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HomeLatest NewsTechnologyAlphabet's Failure Fuels Inflation Fears in Digital Advertising.

Alphabet’s Failure Fuels Inflation Fears in Digital Advertising.

Google parent Alphabet Inc’s GOOGL.O disappointed ad sales on Tuesday.

It sparked worries across the digital media sector, as advertisers cut back on spending in the face of an economic slowdown.

Alphabet’s cited slowing ad spending on YouTube, said financial services spending was cooling on Google and announced plans to cut hiring by more than half.

The disappointing results shattered many expectations that Google, the world’s largest digital advertising platform by market share, would remain strong in a weakening economy, and reinforced Wall Street’s concerns that inflation will continue to harm advertising spending. Last week, Snap Inc.’s (SNAP.N) slowest-ever revenue growth rate sent inflation fears through the tech sector, wiping out $40 billion in market capitalization.

Alphabet shares fell 6.5% after trading.

Alphabet poor performance raises concerns for other companies in the sector, particularly ad-dependent Meta Platforms (META.O). Shares of Facebook’s parent company, which reports earnings on Wednesday, fell 4.5% on Tuesday.
Alphabet’s chief financial officer, Ruth Porat, said the slowdown in overall advertising revenue was due to the previous quarter’s “very strong performance,” and that lower ad sales on YouTube were due to some advertisers cutting back on ad spending.

According to Alphabet, companies that reduced ad spending included those in financial services such as insurance, mortgages, and cryptocurrencies. Google Search ad revenue was boosted by travel and retail advertisers.
Google’s advertising revenue was $54.48 billion in the third quarter, up from $53.13 billion the previous year, but it fell short of analysts’ expectations.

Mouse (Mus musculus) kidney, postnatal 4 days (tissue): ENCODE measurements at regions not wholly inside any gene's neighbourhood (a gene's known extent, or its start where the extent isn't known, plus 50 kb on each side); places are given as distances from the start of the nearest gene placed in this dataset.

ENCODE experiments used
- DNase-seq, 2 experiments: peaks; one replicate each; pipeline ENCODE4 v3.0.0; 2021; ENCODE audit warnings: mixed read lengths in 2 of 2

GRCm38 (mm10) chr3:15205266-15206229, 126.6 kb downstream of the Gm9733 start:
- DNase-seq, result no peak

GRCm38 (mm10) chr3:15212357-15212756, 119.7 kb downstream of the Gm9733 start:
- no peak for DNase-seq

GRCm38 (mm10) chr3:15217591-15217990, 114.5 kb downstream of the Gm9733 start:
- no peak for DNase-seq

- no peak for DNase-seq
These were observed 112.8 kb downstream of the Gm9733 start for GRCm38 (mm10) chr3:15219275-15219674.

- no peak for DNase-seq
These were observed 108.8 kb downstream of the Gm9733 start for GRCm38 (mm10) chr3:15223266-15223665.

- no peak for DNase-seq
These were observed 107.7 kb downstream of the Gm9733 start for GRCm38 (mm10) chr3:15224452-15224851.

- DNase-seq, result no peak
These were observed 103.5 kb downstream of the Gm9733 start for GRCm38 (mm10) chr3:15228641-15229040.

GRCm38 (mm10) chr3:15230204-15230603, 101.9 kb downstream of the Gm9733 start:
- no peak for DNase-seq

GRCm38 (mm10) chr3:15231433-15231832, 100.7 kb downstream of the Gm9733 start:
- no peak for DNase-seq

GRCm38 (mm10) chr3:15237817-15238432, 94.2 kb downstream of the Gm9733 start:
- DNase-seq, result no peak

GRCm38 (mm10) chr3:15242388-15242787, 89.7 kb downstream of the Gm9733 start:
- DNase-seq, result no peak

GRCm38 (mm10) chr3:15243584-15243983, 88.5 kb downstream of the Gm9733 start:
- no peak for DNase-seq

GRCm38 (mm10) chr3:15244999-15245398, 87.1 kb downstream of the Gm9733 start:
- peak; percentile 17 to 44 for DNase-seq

The company reported total revenue of $69.09 billion in the fiscal quarter ended September 30, up from $65.12 billion the previous year.
According to Refinitiv data, analysts expected revenue of $70.58 billion on average.

“Google’s earnings miss this quarter demonstrates that it is not immune to the challenges confronting the digital advertising industry as a whole,” Jesse Cohen, senior analyst at, said.
The speed with which the slowdown occurred surprised investors who are “highly sensitive to changing tides,” according to Sophie Lund-Yates, lead equity analyst at Hargreaves Lansdown.

Ad sales on YouTube fell to $7.07 billion in the third quarter, down from $7.2 billion the previous year.

Alphabet net income fell from $18.94 billion, or $1.40 per share, a year ago to $13.91 billion, or $1.06 per share. Net income fell short of analysts’ expectations of $1.25 per share.

The operating margin of the company fell to 25% in the third quarter, down from 32% the previous year.
The tech behemoth announced in July that it would slow hiring for the rest of the year, citing the fact that it was “not immune to economic headwinds.” Porat stated that the company hired 12,700 people in the third quarter and anticipates hiring less than half that number in the fourth quarter.

Google Cloud revenue increased to $6.9 billion during the quarter, up from $5 billion the previous year.
Alphabet Chief Executive Sundar Pichai said during a conference call with analysts that the company would continue to evaluate its projects and make “course corrections” as needed. “These are clarifying times,” he said.

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